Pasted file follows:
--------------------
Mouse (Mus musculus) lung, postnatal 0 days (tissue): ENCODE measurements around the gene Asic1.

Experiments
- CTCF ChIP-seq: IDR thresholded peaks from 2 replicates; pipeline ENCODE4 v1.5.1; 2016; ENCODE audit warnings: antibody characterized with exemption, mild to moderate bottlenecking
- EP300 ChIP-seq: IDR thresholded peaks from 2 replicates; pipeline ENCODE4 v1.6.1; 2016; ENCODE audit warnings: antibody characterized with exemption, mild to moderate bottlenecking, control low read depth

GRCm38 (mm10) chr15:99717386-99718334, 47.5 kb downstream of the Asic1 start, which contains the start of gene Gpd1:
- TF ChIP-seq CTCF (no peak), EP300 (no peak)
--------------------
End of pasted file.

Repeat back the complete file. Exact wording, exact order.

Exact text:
Mouse (Mus musculus) lung, postnatal 0 days (tissue): ENCODE measurements around the gene Asic1.

Experiments
- CTCF ChIP-seq: IDR thresholded peaks from 2 replicates; pipeline ENCODE4 v1.5.1; 2016; ENCODE audit warnings: antibody characterized with exemption, mild to moderate bottlenecking
- EP300 ChIP-seq: IDR thresholded peaks from 2 replicates; pipeline ENCODE4 v1.6.1; 2016; ENCODE audit warnings: antibody characterized with exemption, mild to moderate bottlenecking, control low read depth

GRCm38 (mm10) chr15:99717386-99718334, 47.5 kb downstream of the Asic1 start, which contains the start of gene Gpd1:
- TF ChIP-seq CTCF (no peak), EP300 (no peak)